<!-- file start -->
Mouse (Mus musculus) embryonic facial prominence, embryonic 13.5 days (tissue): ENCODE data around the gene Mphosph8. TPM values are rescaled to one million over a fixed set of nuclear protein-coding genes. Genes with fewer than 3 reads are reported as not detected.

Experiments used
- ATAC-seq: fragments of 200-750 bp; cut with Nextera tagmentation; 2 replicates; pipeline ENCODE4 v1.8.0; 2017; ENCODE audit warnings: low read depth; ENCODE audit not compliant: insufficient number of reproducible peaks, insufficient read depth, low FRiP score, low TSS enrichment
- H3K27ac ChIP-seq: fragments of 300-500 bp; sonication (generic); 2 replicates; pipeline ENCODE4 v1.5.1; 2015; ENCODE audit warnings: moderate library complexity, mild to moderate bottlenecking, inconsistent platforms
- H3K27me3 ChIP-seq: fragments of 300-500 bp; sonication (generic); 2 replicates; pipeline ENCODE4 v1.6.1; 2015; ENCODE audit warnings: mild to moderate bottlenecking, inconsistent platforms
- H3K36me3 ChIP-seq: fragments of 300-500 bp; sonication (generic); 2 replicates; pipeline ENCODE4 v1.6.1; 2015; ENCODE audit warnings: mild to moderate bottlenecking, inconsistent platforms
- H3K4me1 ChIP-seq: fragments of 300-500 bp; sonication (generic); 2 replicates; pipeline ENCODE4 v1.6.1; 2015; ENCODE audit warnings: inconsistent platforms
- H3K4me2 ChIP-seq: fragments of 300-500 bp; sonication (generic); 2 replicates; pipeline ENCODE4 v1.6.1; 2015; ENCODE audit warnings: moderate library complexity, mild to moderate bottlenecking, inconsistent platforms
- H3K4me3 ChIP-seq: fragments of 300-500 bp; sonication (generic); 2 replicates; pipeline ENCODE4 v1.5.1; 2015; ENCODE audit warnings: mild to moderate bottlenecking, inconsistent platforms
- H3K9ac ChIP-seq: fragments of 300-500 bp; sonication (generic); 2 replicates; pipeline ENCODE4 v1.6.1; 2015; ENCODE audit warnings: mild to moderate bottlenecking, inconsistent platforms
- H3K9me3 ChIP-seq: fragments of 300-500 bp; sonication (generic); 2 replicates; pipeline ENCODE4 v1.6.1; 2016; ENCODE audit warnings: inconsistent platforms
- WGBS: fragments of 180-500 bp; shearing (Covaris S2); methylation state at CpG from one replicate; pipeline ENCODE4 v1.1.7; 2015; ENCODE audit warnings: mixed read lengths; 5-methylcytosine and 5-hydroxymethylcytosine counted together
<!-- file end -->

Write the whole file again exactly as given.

Mouse (Mus musculus) embryonic facial prominence, embryonic 13.5 days (tissue): ENCODE data around the gene Mphosph8. TPM values are rescaled to one million over a fixed set of nuclear protein-coding genes. Genes with fewer than 3 reads are reported as not detected.

Experiments used
- ATAC-seq: fragments of 200-750 bp; cut with Nextera tagmentation; 2 replicates; pipeline ENCODE4 v1.8.0; 2017; ENCODE audit warnings: low read depth; ENCODE audit not compliant: insufficient number of reproducible peaks, insufficient read depth, low FRiP score, low TSS enrichment
- H3K27ac ChIP-seq: fragments of 300-500 bp; sonication (generic); 2 replicates; pipeline ENCODE4 v1.5.1; 2015; ENCODE audit warnings: moderate library complexity, mild to moderate bottlenecking, inconsistent platforms
- H3K27me3 ChIP-seq: fragments of 300-500 bp; sonication (generic); 2 replicates; pipeline ENCODE4 v1.6.1; 2015; ENCODE audit warnings: mild to moderate bottlenecking, inconsistent platforms
- H3K36me3 ChIP-seq: fragments of 300-500 bp; sonication (generic); 2 replicates; pipeline ENCODE4 v1.6.1; 2015; ENCODE audit warnings: mild to moderate bottlenecking, inconsistent platforms
- H3K4me1 ChIP-seq: fragments of 300-500 bp; sonication (generic); 2 replicates; pipeline ENCODE4 v1.6.1; 2015; ENCODE audit warnings: inconsistent platforms
- H3K4me2 ChIP-seq: fragments of 300-500 bp; sonication (generic); 2 replicates; pipeline ENCODE4 v1.6.1; 2015; ENCODE audit warnings: moderate library complexity, mild to moderate bottlenecking, inconsistent platforms
- H3K4me3 ChIP-seq: fragments of 300-500 bp; sonication (generic); 2 replicates; pipeline ENCODE4 v1.5.1; 2015; ENCODE audit warnings: mild to moderate bottlenecking, inconsistent platforms
- H3K9ac ChIP-seq: fragments of 300-500 bp; sonication (generic); 2 replicates; pipeline ENCODE4 v1.6.1; 2015; ENCODE audit warnings: mild to moderate bottlenecking, inconsistent platforms
- H3K9me3 ChIP-seq: fragments of 300-500 bp; sonication (generic); 2 replicates; pipeline ENCODE4 v1.6.1; 2016; ENCODE audit warnings: inconsistent platforms
- WGBS: fragments of 180-500 bp; shearing (Covaris S2); methylation state at CpG from one replicate; pipeline ENCODE4 v1.1.7; 2015; ENCODE audit warnings: mixed read lengths; 5-methylcytosine and 5-hydroxymethylcytosine counted together